Scientists at Cambridge Silicon Radio (CSR) have developed a flexible computer keyboard that is paper thin and is claimed capable of transforming any area into a touch-sensitive surface. The company describes its creation as the world's thinnest wireless touch surface at 0.5 mm thick, and offers consumers a low-power Bluetooth technology featuring "the latest in printable, flexible electronics and touch screen sensing."
The ultra-thin surface is wirelessly connected to an iOS 7 or Windows 8 device using CSR’s brand new CSR1010 chip, which is optimized solely for Bluetooth Smart, a recent technology that ostensibly extends battery life and has a much smaller form factor than standard Bluetooth. With a touch latency of under 12 ms the user experience is reported to be seamless, providing instant visual feedback.
"The device can do basic text input as well as touch and gesture control, so you can swipe and pinch and zoom, as well as use much more complex gestures," says Paul Williamson, Director of Low Power Wireless at CSR. "Additionally, it can be used with a stylus-like pen for handwriting recognition or for drawing and sketching."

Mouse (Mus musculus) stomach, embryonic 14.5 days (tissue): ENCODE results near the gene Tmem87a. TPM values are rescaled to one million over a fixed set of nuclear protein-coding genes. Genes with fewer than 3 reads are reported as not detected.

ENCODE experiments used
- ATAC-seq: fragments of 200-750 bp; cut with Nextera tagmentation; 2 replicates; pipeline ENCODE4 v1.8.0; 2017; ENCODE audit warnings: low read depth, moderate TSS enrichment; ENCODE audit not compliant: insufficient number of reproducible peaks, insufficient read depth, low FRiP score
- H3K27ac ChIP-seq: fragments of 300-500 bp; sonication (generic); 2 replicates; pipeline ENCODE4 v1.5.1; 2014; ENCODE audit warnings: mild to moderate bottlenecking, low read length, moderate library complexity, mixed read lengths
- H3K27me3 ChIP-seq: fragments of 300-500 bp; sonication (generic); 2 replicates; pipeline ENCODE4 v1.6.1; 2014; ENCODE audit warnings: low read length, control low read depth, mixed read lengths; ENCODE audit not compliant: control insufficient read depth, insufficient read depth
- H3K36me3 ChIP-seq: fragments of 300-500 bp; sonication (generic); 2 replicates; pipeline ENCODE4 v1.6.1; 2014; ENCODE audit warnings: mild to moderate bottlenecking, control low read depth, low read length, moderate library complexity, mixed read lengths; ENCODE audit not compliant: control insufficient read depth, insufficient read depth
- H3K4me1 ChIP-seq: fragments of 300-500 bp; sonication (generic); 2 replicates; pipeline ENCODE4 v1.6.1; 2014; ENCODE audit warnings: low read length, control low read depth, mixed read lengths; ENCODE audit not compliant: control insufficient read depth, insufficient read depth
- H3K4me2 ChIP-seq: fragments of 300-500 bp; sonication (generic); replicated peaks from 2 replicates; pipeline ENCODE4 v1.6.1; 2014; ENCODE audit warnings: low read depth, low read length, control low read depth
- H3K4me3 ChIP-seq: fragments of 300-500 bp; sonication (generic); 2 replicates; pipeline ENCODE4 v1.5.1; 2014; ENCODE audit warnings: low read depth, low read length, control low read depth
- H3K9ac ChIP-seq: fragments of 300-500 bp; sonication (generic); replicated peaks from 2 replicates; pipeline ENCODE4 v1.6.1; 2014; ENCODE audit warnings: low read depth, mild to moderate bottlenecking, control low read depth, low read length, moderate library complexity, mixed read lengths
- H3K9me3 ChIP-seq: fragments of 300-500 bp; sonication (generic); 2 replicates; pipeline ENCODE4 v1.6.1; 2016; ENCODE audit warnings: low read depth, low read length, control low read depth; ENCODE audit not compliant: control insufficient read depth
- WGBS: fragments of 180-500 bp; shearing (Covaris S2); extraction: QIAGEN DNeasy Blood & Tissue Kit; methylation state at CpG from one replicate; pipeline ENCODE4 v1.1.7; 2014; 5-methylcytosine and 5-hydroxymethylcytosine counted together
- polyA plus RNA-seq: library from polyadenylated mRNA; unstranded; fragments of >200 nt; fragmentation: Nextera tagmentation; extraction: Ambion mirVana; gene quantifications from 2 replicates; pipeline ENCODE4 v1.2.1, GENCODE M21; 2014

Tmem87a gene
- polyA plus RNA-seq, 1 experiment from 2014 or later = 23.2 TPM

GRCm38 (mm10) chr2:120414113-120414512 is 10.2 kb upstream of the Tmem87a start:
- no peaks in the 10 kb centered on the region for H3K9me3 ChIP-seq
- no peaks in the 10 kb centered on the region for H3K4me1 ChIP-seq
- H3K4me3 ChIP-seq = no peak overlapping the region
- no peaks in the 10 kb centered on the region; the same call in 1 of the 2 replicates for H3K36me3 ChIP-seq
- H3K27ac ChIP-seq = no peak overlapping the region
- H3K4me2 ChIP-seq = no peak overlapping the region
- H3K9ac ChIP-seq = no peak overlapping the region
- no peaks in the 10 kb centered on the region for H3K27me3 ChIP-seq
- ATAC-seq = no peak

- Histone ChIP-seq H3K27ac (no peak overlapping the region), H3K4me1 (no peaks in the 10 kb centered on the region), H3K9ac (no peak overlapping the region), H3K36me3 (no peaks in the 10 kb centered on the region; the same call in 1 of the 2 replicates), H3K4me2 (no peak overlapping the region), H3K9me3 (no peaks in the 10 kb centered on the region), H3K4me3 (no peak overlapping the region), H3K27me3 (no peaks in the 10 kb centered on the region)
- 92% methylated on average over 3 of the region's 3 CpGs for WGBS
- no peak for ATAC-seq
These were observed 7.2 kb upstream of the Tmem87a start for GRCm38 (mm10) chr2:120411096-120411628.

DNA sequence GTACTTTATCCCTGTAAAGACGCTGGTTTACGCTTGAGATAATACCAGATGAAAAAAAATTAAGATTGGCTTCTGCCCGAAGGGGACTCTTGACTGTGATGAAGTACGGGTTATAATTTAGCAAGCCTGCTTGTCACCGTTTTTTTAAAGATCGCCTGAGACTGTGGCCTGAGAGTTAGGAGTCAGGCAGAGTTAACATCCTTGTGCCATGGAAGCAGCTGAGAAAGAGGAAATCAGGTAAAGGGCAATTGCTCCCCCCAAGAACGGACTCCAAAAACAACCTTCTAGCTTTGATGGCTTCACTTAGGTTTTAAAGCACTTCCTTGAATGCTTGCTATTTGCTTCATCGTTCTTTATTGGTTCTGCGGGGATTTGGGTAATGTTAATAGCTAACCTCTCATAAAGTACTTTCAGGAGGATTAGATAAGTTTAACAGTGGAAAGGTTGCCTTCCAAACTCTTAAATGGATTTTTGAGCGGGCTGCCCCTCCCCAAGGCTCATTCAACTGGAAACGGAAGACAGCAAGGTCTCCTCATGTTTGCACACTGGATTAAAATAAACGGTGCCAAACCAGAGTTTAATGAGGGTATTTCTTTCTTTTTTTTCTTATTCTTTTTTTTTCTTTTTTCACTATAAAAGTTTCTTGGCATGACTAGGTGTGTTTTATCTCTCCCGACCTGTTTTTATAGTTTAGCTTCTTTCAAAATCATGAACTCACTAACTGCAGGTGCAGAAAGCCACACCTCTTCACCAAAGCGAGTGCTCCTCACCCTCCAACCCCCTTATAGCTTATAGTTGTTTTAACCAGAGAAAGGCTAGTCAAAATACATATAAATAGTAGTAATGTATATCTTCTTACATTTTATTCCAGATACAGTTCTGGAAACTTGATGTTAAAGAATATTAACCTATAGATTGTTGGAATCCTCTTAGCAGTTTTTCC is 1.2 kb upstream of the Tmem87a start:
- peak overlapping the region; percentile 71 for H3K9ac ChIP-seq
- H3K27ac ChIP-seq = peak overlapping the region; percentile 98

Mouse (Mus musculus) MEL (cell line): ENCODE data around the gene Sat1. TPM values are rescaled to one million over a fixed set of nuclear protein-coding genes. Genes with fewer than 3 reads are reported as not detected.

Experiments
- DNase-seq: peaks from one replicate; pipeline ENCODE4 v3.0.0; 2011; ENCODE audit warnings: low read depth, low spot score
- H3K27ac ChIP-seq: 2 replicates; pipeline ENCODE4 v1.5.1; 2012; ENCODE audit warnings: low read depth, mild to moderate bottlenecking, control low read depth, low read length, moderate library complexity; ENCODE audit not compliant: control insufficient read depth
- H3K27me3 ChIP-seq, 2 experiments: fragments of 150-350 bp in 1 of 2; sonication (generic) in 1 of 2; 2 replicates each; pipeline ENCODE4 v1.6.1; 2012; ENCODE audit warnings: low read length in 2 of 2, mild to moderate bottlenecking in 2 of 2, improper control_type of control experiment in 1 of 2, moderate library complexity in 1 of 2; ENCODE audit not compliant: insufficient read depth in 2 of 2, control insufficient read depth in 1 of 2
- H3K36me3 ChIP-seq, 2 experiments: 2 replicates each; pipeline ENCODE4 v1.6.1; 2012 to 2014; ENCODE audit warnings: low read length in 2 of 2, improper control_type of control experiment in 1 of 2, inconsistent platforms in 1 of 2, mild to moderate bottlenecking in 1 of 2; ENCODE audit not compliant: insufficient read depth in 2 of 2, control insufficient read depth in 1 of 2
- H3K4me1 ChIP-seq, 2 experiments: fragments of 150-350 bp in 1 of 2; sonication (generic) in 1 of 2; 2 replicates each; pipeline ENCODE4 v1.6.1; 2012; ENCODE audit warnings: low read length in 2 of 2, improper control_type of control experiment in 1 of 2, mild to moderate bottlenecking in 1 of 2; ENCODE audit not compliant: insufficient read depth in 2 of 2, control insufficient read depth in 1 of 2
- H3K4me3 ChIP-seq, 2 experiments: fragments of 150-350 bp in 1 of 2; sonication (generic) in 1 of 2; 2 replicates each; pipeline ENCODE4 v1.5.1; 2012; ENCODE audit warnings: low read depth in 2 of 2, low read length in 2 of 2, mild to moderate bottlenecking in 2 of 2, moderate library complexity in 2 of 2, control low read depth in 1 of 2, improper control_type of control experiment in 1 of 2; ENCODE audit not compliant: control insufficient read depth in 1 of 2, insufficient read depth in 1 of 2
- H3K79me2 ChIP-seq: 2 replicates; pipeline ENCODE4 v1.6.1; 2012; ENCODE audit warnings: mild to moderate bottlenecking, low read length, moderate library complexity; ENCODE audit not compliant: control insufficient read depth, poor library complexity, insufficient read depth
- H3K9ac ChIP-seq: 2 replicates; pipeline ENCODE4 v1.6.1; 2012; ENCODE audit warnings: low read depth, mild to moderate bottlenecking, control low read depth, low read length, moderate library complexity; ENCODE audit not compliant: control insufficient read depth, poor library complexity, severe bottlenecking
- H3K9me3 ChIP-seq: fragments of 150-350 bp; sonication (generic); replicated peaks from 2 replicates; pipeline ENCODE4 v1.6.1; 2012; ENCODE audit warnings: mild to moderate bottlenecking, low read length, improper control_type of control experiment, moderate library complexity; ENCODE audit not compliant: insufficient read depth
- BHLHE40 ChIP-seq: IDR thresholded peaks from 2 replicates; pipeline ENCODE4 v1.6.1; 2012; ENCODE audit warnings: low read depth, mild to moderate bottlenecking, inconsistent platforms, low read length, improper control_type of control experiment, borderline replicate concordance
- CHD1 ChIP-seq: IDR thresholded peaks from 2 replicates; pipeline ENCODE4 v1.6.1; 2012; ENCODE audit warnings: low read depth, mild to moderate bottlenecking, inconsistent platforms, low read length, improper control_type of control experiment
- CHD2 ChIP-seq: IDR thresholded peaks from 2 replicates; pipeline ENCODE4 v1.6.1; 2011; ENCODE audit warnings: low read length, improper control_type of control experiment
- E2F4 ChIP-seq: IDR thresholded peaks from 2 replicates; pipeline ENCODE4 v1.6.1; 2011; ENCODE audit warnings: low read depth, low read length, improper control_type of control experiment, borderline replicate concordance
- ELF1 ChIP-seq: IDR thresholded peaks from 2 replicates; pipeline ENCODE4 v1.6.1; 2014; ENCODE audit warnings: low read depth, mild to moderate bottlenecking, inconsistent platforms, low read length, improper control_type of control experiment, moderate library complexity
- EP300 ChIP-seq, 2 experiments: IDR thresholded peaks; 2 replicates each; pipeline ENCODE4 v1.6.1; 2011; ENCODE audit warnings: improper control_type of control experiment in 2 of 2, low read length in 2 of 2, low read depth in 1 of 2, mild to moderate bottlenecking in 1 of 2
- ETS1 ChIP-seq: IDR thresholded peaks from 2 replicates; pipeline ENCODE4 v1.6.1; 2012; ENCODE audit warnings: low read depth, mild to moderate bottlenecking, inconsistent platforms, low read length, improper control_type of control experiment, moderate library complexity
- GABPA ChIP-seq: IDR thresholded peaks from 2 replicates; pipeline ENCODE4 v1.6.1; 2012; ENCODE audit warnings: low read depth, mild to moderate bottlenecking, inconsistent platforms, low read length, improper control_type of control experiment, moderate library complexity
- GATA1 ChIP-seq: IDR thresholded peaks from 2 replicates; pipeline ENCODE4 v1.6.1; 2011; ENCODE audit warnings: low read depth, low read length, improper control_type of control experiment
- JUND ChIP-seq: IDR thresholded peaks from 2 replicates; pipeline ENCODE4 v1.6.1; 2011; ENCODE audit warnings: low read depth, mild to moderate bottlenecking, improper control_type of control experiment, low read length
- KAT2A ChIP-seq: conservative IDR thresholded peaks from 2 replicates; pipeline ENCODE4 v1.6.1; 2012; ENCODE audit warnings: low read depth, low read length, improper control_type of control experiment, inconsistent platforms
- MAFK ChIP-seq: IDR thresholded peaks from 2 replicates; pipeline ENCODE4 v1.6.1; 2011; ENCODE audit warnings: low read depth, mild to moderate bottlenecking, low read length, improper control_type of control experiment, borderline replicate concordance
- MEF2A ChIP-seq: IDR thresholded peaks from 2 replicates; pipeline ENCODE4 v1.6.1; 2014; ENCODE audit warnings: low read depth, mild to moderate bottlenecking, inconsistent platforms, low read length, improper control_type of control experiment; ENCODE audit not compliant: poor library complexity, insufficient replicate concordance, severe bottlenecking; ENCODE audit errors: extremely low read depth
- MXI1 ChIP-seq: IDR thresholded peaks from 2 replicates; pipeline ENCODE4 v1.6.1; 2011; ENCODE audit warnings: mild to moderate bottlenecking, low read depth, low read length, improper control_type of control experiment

The touch surface is able to register multiple touch points thanks to Atmel's touch silicon technology, with reel-to-reel printing from Conductive Inkjet Technology used to apply the conductors to the flexible membrane. The process allows for the production of a wide range of shapes and sizes, which can bring a full-sized keyboard experience to protective tablet covers, for example, or add touch-sensitive areas to a desktop workspace.
CSR’s ultra-thin touch surface will be unveiled to customers for the first time this week at IFA 2013 in Berlin.
The video below outlines the key selling points of CSR's ultra thin touch surface technology.